Please use this identifier to cite or link to this item: https://doi.org/10.1016/S2214-109X(13)70145-1
Title: Global prevalence of age-related macular degeneration and disease burden projection for 2020 and 2040: A systematic review and meta-analysis
Authors: Wong, W.L.
Su, X.
Li, X.
Cheung, C.M.G.
Klein, R.
Cheng, C.-Y. 
Wong, T.Y. 
Issue Date: Feb-2014
Citation: Wong, W.L., Su, X., Li, X., Cheung, C.M.G., Klein, R., Cheng, C.-Y., Wong, T.Y. (2014-02). Global prevalence of age-related macular degeneration and disease burden projection for 2020 and 2040: A systematic review and meta-analysis. The Lancet Global Health 2 (2) : e106-e116. ScholarBank@NUS Repository. https://doi.org/10.1016/S2214-109X(13)70145-1
Abstract: Background: Numerous population-based studies of age-related macular degeneration have been reported around the world, with the results of some studies suggesting racial or ethnic differences in disease prevalence. Integrating these resources to provide summarised data to establish worldwide prevalence and to project the number of people with age-related macular degeneration from 2020 to 2040 would be a useful guide for global strategies. Methods: We did a systematic literature review to identify all population-based studies of age-related macular degeneration published before May, 2013. Only studies using retinal photographs and standardised grading classifications (the Wisconsin age-related maculopathy grading system, the international classification for age-related macular degeneration, or the Rotterdam staging system) were included. Hierarchical Bayesian approaches were used to estimate the pooled prevalence, the 95% credible intervals (CrI), and to examine the difference in prevalence by ethnicity (European, African, Hispanic, Asian) and region (Africa, Asia, Europe, Latin America and the Caribbean, North America, and Oceania). UN World Population Prospects were used to project the number of people affected in 2014 and 2040. Bayes factor was calculated as a measure of statistical evidence, with a score above three indicating substantial evidence. Findings: Analysis of 129664 individuals (aged 30-97 years), with 12727 cases from 39 studies, showed the pooled prevalence (mapped to an age range of 45-85 years) of early, late, and any age-related macular degeneration to be 8·01% (95% CrI 3·98-15·49), 0·37% (0·18-0·77), and 8·69% (4·26-17·40), respectively. We found a higher prevalence of early and any age-related macular degeneration in Europeans than in Asians (early: 11·2% vs 6·8%, Bayes factor 3·9; any: 12·3% vs 7·4%, Bayes factor 4·3), and early, late, and any age-related macular degeneration to be more prevalent in Europeans than in Africans (early: 11·2% vs 7·1%, Bayes factor 12·2; late: 0·5% vs 0·3%, 3·7; any: 12·3% vs 7·5%, 31·3). There was no difference in prevalence between Asians and Africans (all Bayes factors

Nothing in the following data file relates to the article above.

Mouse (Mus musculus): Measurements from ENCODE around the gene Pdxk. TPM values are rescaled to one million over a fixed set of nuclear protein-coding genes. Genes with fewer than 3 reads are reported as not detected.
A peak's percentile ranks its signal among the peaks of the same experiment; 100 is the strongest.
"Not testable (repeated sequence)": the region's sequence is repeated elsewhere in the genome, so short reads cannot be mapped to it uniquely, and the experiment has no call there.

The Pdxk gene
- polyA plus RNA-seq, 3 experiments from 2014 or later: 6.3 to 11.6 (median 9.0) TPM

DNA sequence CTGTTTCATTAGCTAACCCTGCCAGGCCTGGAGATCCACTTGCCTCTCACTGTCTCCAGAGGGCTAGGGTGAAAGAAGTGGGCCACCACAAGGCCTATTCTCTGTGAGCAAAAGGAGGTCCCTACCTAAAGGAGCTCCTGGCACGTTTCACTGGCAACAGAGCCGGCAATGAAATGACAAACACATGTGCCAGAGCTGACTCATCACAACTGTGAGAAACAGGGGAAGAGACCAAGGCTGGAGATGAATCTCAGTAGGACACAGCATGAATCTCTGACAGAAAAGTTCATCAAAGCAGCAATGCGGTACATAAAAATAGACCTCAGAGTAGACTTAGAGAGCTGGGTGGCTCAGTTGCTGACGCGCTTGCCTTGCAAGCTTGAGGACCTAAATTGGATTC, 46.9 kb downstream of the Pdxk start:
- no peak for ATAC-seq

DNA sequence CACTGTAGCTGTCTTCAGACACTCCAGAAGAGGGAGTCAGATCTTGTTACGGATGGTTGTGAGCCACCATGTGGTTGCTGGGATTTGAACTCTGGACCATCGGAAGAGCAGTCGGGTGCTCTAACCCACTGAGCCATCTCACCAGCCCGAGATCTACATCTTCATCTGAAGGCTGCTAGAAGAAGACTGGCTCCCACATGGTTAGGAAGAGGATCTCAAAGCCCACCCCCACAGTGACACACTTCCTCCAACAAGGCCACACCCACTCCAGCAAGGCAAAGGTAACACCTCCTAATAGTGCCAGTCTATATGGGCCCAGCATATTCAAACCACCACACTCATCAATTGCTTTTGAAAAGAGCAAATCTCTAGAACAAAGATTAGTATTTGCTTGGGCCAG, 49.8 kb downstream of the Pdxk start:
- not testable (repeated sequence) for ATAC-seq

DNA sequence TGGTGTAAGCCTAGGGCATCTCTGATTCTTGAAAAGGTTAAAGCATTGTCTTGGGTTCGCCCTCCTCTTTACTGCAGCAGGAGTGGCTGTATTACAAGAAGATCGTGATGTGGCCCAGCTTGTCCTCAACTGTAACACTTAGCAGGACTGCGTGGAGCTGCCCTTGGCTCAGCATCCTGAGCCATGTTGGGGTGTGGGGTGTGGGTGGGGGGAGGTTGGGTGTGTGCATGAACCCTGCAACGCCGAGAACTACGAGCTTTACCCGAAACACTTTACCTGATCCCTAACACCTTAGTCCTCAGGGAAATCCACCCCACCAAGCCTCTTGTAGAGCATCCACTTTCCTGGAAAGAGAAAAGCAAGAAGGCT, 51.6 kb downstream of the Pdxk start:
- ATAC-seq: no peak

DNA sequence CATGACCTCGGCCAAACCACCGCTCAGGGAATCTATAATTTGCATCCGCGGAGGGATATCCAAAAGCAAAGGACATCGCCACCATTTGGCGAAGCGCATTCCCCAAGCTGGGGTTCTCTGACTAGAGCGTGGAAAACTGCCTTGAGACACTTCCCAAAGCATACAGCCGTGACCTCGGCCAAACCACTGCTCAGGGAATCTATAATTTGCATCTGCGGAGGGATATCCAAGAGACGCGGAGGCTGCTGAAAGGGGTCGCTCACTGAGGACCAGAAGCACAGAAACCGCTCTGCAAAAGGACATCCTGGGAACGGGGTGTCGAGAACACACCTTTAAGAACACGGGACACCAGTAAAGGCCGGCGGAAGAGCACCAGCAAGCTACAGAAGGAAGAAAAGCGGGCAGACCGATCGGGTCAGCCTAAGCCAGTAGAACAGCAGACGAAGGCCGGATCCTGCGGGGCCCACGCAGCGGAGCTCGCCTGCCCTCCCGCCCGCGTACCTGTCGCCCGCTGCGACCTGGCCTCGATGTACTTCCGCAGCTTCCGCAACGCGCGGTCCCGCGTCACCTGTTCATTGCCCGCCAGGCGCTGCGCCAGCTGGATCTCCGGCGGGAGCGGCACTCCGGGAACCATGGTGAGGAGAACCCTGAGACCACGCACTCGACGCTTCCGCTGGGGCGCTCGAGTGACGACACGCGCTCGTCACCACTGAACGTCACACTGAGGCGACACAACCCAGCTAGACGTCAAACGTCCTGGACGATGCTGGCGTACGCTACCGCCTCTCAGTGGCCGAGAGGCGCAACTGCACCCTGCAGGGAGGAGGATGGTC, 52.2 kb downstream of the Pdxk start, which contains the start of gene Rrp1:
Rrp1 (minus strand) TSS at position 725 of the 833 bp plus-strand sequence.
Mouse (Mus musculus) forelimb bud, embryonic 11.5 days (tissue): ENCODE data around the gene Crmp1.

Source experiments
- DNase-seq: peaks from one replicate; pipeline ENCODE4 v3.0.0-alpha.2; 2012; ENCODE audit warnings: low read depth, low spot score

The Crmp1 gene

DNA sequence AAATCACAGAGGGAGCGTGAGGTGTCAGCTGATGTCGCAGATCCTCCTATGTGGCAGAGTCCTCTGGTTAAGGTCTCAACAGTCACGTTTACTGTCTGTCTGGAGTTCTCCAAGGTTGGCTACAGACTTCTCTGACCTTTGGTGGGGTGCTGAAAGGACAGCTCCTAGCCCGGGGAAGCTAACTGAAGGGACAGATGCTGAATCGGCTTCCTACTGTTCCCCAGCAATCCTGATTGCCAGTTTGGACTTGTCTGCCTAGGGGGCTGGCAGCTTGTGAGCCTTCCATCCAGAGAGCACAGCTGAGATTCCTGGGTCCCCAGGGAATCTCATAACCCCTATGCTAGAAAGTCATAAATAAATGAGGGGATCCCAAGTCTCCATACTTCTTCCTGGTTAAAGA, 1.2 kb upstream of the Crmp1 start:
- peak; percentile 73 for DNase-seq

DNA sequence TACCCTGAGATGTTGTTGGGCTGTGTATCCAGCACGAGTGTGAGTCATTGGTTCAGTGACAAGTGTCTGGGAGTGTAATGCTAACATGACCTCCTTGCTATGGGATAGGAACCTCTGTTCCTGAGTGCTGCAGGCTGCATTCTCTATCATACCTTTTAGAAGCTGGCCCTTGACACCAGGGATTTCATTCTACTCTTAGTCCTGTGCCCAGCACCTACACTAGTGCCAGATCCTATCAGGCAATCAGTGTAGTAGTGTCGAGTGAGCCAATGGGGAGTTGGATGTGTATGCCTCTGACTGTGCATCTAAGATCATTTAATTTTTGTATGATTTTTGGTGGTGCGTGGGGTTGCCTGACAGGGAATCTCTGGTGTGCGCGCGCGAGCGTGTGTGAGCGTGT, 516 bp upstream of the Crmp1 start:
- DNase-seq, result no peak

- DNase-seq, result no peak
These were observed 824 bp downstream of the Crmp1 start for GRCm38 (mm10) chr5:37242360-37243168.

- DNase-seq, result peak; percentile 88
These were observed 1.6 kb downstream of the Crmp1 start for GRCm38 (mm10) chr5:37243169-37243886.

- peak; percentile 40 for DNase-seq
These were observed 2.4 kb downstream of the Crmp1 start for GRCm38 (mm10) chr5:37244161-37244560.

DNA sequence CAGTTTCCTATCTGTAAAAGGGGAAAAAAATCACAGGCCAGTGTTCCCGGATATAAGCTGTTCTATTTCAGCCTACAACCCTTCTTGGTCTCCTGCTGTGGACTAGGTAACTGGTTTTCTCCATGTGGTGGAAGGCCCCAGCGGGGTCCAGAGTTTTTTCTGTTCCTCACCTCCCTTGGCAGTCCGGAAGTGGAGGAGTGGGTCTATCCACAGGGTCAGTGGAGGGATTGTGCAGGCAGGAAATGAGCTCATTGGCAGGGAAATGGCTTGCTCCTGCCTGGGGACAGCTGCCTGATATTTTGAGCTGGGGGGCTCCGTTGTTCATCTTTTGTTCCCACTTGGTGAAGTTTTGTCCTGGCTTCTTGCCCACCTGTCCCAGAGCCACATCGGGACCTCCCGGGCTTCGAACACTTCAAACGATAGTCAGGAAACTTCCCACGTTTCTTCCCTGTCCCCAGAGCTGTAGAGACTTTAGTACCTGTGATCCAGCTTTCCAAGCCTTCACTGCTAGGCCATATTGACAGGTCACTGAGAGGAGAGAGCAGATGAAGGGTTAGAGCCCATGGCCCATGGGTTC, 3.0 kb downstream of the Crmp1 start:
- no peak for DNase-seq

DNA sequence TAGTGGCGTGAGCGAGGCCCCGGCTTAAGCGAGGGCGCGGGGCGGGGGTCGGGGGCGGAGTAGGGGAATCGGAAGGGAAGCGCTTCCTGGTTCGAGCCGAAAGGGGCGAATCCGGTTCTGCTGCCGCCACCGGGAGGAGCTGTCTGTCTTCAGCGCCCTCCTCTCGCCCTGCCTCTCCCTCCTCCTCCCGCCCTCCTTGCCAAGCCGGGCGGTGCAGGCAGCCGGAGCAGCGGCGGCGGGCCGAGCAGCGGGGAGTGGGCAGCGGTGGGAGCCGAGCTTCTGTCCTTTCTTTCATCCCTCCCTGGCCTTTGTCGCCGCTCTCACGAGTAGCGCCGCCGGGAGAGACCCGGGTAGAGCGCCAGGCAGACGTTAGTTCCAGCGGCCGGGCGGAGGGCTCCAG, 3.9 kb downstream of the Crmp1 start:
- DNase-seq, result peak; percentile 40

Source Title: The Lancet Global Health
URI: http://scholarbank.nus.edu.sg/handle/10635/108951
ISSN: 2214109X
DOI: 10.1016/S2214-109X(13)70145-1
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